Skip to main content

climate variability and el niño southern oscillation: implications for natural coastal resources and management

Final Report Summary - CENSOR (Climate variability and El Nino southern oscillation: Implications for natural coastal resources and management)

The CENSOR project analysed the effects of the El Nino southern oscillation (ENSO) on near-shore coastal environments and the related socioeconomic aspects along the Pacific South America. Previous research initiatives had demonstrated that the sustainable management of coastal areas within the upwelling systems of El Nino (EN) and La Nina (LN) depended on locally adapted and flexible small scale approaches, which would not simply transfer experiences from macroeconomic management attempts.

More specifically, the project aimed at enhancing the detection, compilation and understanding of EN and LN effects on the coastal zone and its natural resources. A multidisciplinary approach, taking advantage of present international funding schemes was proposed with the intention of bridging the traditional gap between fundamental and applied coastal research. The long term objective was an increased avoidance of EN negative impacts, as well as an increased exploitation of its beneficial effects in order to improve the livelihood of local populations.

Firstly, a thorough analysis of EN was undertaken, in order to identify critical parameters and increase understanding of the underlying natural mechanisms. Moreover, the multiple demands on limited resources, in particular artisanal fishery resources of the ENSO coastal zones were identified to allow for the establishment of a sustainable balance between the exploitation of marine resources and the associated economic and socioeconomic requirements. The indicators of EN events resulting from organismal and ecosystem studies could become substantial and sustainable tools to be used in early warning and prediction systems. Thus, they could be relevant to managers of environmental quality control and sustainable development. Complementary research areas were identified as critical for the development of a comprehensive ecosystem management, concerning:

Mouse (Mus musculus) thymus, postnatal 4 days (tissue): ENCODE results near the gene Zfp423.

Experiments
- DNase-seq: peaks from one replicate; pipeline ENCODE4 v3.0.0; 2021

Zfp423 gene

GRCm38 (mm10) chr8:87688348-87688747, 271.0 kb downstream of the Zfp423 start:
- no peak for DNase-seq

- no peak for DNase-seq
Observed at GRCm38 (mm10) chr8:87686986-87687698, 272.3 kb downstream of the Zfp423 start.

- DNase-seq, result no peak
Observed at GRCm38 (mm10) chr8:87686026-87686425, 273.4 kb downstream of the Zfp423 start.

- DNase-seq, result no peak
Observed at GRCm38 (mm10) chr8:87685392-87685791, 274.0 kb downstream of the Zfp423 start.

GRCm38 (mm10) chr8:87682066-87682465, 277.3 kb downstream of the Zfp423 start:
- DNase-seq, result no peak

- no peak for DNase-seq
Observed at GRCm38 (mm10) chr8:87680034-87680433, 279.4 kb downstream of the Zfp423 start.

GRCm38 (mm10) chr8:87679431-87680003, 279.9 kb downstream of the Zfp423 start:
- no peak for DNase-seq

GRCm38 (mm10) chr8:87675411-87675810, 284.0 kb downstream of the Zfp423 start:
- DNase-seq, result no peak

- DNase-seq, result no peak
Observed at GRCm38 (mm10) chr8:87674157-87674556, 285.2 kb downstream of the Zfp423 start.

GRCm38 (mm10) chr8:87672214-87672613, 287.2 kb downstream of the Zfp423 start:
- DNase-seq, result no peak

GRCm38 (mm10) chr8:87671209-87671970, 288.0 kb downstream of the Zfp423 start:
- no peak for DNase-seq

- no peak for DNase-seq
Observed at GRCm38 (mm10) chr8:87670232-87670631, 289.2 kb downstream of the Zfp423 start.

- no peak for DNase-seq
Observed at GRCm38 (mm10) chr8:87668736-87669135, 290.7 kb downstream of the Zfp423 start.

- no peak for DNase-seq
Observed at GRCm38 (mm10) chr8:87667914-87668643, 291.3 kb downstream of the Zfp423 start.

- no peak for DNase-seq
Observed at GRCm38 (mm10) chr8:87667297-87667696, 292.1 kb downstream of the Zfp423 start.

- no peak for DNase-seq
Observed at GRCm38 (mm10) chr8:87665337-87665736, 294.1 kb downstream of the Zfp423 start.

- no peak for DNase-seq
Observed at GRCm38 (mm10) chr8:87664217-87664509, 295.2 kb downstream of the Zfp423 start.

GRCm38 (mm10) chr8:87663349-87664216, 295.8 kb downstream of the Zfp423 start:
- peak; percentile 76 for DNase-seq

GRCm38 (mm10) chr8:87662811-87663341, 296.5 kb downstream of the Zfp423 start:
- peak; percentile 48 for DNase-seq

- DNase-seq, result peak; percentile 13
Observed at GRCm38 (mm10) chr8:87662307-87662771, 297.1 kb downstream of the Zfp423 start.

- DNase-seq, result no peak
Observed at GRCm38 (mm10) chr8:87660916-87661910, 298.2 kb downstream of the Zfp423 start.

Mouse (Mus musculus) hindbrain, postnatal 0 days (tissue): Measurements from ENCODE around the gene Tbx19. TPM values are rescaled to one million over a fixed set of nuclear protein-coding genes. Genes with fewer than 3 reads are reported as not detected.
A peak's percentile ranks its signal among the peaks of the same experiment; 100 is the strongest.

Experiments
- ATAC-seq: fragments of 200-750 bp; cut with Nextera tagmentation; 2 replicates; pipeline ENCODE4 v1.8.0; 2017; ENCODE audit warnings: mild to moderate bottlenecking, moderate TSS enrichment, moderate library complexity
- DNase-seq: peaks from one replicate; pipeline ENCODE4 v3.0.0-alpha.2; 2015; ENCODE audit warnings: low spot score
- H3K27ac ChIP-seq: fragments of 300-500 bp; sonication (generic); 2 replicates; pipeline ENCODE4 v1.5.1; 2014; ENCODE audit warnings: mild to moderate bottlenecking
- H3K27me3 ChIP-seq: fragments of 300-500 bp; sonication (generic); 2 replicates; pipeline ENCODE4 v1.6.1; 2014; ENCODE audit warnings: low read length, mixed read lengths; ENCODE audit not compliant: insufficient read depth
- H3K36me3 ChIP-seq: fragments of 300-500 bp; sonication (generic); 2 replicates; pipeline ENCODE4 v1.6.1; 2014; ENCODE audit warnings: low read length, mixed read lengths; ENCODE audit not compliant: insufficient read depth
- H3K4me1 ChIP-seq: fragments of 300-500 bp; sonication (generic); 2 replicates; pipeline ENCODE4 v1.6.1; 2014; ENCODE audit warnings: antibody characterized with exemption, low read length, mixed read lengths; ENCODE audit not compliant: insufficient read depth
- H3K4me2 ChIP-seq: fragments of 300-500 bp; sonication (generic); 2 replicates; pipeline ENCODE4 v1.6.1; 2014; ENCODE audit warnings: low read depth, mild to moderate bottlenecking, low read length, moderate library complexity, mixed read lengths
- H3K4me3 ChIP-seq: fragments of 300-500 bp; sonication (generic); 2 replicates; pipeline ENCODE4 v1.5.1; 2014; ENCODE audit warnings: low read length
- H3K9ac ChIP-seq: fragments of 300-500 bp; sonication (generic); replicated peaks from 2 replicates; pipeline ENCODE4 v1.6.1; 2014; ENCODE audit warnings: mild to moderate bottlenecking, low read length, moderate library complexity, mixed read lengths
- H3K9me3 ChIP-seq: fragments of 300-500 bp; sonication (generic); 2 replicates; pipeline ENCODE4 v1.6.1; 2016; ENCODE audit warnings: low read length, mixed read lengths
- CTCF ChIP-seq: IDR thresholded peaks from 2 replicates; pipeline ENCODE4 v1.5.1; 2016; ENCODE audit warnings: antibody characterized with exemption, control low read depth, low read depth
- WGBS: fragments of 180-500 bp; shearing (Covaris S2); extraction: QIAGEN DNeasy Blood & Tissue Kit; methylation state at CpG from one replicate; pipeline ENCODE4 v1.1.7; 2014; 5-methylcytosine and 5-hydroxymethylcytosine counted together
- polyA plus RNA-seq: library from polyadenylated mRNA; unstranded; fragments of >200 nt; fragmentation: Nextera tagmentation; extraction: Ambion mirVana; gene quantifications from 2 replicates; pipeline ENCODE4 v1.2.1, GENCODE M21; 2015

1. coastal benthic communities;
2. pelagic benthic processes and their terrestrial impact;
3. ecophysiological constraints and aquaculture demands.

The analysis of existing literature on the phenomenon could provide valuable information towards its increased understanding, therefore a database for the organisation and presentation of previous initiatives' results was constructed. Moreover, the analysis of fisheries' practices in affected regions allowed for the derivation of useful conclusions. A model organism was also selected to facilitate the assessment of alternative management options. Finally, an extensive modelling approach was implemented and allowed to identify key ecosystem drivers.

Overall, the project highlighted the significance of a bottom-up approach, consisting of the integration of small scale management options, which would be certainly different to the large scale top-down management practices that were currently implemented in the areas of interest.

Related documents